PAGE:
About The Perfume of Promise

It was Sashwat who wanted to marry Gauri. This was when their entire fairly parochial locality was abuzz with the irregularity of her younger sister Uma being married before her. But Sashwat was younger too, the same age as Uma. And just this fact alone had Gauri extremely reluctant. Yet the marriage did take place between a silent unsmiling Sashwat and a nervous, misgiving-ridden Gauri.


Married life was not easy either. The new household was forbidding and unconventional. Her job had been given up and now there was practically nothing to do. These were minor. The fact was that neither she nor Sashwat had established even the minimal balance required to live together for life. That inability made her unsure. And spurred Sashwat to anger.


No one really knows how marriages are. Each experience is unique. Sashwat’s predisposes him to take a drastic step. He chooses to leave home for the US: cutting his losses, hoping never to return.


Only 7 years later, he visits India to attend a funeral in New Delhi. Thoughts of his father and his childhood home draw him to a brief stopover in Kolkata. He is surprised to find Gauri still there. His anger and some unresolved issues compel him to seek answers to that disaster that was their marriage. The answers he finds are not what he expected.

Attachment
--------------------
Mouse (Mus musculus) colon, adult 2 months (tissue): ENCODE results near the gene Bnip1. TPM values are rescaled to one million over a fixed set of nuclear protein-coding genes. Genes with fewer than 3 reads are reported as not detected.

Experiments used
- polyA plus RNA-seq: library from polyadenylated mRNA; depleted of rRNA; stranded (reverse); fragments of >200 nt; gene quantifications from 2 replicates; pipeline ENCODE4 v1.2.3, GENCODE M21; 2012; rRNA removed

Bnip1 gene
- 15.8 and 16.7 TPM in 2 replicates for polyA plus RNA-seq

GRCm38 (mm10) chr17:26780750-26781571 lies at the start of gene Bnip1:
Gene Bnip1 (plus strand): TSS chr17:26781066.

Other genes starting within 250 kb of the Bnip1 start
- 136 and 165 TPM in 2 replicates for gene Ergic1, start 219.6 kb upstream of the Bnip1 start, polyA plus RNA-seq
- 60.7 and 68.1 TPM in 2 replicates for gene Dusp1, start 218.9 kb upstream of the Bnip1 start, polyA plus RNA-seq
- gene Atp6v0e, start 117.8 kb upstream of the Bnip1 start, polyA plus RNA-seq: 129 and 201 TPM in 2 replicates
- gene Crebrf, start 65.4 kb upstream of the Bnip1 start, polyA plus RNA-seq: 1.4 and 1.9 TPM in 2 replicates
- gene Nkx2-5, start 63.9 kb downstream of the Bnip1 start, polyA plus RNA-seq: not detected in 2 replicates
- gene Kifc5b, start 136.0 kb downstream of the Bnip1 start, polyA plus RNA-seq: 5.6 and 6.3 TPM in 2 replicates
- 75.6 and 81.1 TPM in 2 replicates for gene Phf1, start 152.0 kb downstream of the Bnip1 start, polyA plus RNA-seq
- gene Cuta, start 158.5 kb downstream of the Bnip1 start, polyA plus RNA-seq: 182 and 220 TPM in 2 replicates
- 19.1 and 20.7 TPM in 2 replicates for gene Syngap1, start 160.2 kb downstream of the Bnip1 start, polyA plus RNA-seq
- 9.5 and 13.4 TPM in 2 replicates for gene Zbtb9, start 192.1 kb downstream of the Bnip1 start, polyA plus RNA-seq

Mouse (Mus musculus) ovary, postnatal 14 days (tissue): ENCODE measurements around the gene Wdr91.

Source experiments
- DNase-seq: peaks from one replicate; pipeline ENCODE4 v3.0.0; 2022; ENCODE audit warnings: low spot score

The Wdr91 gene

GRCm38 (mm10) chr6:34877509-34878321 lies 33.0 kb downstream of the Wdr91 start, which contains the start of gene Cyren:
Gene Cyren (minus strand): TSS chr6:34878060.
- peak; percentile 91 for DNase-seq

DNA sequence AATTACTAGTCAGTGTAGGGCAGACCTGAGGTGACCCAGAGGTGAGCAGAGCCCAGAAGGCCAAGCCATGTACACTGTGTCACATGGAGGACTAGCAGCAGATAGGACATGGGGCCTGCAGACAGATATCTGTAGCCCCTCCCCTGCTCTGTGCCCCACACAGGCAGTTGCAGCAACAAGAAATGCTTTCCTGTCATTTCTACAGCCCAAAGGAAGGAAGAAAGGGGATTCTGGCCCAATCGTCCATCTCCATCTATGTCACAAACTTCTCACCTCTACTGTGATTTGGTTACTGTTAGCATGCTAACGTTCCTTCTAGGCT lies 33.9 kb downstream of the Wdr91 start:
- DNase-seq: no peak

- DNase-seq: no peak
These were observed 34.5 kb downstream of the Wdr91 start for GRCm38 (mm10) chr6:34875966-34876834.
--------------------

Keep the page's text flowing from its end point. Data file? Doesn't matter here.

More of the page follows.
About Tread Softly

I had always known that I would have to submit to my family’s choice of a suitable groom. It really ought not have mattered which brother I eventually ended up marrying. As the replacement groom, the older step-brother, Abhinn, was a curt and unsmiling stranger on whom was thrust as an onerous duty this wedding, and consequently, me. 

As I witnessed his far-removed lifestyle firsthand, the irreconcilable nature of our lives and their contexts enforced distance and silence. On our parts. Mamun, his aunt, was voluble in her utter disapproval. It is ironic then that she achieved in death what in life she hadn’t – the final severance to this ever-tenuous, impossible bondage.

If anything had compelled my acceptance of this situation, it was a good understanding of my background: of the societal pressures on my parents and of how my hometown, Manoharpur, views any broken marriage. Ultimately these considerations defeated me and I returned to Kolkata, and temporarily, to the household in my quest for an alternative foothold.

As my fledgling bookstore grew, so did his unmistakeable romance with Geetika once disrupted by our ill-advised marriage. These are facts. And beyond bare facts are lives touched by the magic of proximities and their infinite contradictions.

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